Opalesque Industry Update - Approximately 45% of hedge fund managers in the United States and approximately half of hedge funds in Europe and Asia say one or more of their funds remain below their “high-water” marks.|
The relatively large number of hedge funds struggling to reach prior high-water marks in performance is just one of several findings from the 2010 Greenwich Associates/Global Custodian Prime Brokerage Study demonstrating the extent to which the hedge fund industry is still feeling the after-effects of the global financial crisis — despite a period of strong investment performance that has helped the industry put some of the worst consequences of the crisis behind it.
Almost 55% of the U.S. hedge funds participating in the Greenwich Associates/Global Custodian Study and 35-40% of hedge funds in Europe and Asia reported performance of 20% or better from the first quarter of 2009 to the first quarter of 2010. Around the world, nearly 70% of hedge funds delivered investment returns of 11% or better and nine out of 10 reported positive performance for the 12- month period.
“The fact that so many funds remain under their high-water marks after a period of historically strong market performance demonstrates how great an impact this crisis had on hedge funds of all sizes and strategies,” says Greenwich Associates consultant John Feng. “While many aspects of the market are normalizing, our study results show that the events of the past two years have resulted in lasting changes from pre-crisis practices.”
Lower Leverage Levels
Nevertheless, these leverage levels remain well below the 2.3 average reported by all hedge funds and the 3.4 average among fixed-income funds in 2007. “Looking ahead, hedge funds are hopeful that conditions will improve — especially hedge funds in Asia,” says Greenwich Associates consultant Tim Sangston. “Thirty seven percent of Asian hedge funds expect to increase leverage ratios in the next 12 months, as do 30% of European hedge funds and 23% of U.S. funds.”
Source of Assets
The only type of institutional assets that increased as a share of hedge fund AUM over the period were public pension fund assets, which grew to 9% of total assets in 2010 from 8% in 2009. Of course, high-net worth individuals and family offices remain the primary source of assets for smaller hedge funds, accounting for 61% of assets among funds with less than $100 million in AUM.
As institutional assets overall declined as a share of AUM among large hedge funds, the proportion of assets sourced from high net worth individuals and family offices grew. Among funds with at least $1 billion in AUM, family offices and high net worth investors together accounted for 21% of total assets in 2009. That share increased to 24% in 2010.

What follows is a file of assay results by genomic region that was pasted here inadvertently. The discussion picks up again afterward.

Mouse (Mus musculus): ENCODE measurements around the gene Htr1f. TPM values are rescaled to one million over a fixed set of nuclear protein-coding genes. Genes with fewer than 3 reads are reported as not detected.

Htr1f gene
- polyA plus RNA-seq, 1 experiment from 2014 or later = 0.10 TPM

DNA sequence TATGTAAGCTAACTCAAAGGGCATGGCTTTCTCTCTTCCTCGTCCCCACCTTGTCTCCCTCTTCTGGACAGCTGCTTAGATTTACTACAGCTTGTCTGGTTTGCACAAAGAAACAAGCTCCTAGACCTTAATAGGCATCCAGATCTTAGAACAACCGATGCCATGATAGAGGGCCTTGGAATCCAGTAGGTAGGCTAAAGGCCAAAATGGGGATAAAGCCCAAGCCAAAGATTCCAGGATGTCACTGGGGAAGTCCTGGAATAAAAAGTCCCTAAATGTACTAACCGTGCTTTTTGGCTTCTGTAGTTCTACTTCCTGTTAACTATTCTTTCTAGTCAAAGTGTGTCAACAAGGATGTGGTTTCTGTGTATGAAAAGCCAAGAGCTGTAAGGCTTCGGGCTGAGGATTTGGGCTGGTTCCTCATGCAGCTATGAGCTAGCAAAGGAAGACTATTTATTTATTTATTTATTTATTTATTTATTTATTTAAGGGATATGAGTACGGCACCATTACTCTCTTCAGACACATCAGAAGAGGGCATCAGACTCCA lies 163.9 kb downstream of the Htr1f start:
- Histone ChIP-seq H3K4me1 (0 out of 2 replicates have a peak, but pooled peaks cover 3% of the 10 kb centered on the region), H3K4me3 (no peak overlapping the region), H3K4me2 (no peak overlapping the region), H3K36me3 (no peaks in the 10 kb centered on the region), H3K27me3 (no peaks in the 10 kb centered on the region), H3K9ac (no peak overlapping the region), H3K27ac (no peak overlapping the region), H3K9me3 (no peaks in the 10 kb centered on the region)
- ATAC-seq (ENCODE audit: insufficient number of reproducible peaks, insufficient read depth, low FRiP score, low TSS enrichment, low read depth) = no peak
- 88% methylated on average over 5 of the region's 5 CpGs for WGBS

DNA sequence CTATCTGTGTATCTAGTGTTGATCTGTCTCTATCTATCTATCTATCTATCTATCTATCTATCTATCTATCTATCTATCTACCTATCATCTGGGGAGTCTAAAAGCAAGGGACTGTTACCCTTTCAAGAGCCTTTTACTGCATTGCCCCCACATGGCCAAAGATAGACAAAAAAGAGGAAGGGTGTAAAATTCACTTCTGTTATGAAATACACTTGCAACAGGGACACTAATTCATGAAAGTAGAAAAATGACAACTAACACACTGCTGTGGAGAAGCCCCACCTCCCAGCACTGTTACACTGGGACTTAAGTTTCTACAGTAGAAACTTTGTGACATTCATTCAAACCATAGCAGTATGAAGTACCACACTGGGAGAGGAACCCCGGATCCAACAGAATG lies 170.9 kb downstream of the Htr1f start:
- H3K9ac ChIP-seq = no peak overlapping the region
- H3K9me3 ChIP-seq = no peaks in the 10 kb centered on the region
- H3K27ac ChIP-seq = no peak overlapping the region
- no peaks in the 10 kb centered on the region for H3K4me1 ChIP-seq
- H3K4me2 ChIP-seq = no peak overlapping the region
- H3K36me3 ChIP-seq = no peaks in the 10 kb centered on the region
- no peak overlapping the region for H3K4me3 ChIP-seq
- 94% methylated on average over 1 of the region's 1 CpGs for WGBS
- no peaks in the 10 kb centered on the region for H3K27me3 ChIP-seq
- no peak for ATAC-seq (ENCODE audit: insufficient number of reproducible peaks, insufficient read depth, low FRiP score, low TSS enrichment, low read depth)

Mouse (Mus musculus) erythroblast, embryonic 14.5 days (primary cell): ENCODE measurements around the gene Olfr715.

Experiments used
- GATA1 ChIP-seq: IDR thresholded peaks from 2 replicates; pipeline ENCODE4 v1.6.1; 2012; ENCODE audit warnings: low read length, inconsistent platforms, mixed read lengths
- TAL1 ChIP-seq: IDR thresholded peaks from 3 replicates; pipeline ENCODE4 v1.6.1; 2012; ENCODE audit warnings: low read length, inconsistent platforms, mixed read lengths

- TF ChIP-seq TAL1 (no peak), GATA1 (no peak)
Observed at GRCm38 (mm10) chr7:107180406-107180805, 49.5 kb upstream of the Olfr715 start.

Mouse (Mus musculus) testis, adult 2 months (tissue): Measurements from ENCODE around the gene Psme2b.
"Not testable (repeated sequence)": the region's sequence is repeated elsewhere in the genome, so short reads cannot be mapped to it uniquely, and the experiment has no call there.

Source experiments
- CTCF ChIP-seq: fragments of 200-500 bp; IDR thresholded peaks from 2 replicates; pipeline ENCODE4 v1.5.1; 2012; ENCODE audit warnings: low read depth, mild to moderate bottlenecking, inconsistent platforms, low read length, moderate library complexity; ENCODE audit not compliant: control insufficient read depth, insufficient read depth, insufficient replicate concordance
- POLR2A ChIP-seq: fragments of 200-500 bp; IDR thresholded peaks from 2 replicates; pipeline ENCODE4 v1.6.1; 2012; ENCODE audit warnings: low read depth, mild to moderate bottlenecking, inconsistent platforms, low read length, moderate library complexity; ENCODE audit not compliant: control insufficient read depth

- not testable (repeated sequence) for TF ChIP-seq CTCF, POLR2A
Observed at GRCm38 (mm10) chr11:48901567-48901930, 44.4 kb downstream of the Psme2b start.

Although the change in institutional assets as a share of the asset base of large hedge funds was modest, the decline marks a reversal from the years leading up to the global market crisis, during which time institutional assets grew steadily as a share of AUM among hedge funds in this large category. This shift can be partially attributed to a change in the population of this fund segment. The number of funds with $1 billion or more AUM grew over the past year as asset values rebounded with market valuation. This brought some of the under-$1 billion AUM funds — among which institutional assets are less prevalent — into the $1 billion-plus segment.
The fact that these newcomers are sourcing a smaller share of assets from institutions might also be an indicator of some shift in institutional appetite. “Greenwich Associates’ research among pension funds in Europe and the United States shows that, while many public pension funds are looking to close serious funding shortfalls by increasing allocations to hedge funds and other investments with the potential to deliver relatively high levels of alpha, corporate pensions are acting to ‘de-risk’ portfolios,” says Greenwich Associates Product Manager Kevin Kozlowski.
Together, the trends of a normalized market environment, strong investment performance and shifts in composition of both the hedge fund industry itself and its investor base have increased the importance of capital raising among hedge fund managers. “Our research demonstrates that, over the past 12 months, hedge fund managers have begun to place a greater emphasis on capital introduction capabilities when evaluating and selecting prime brokers,” says John Feng.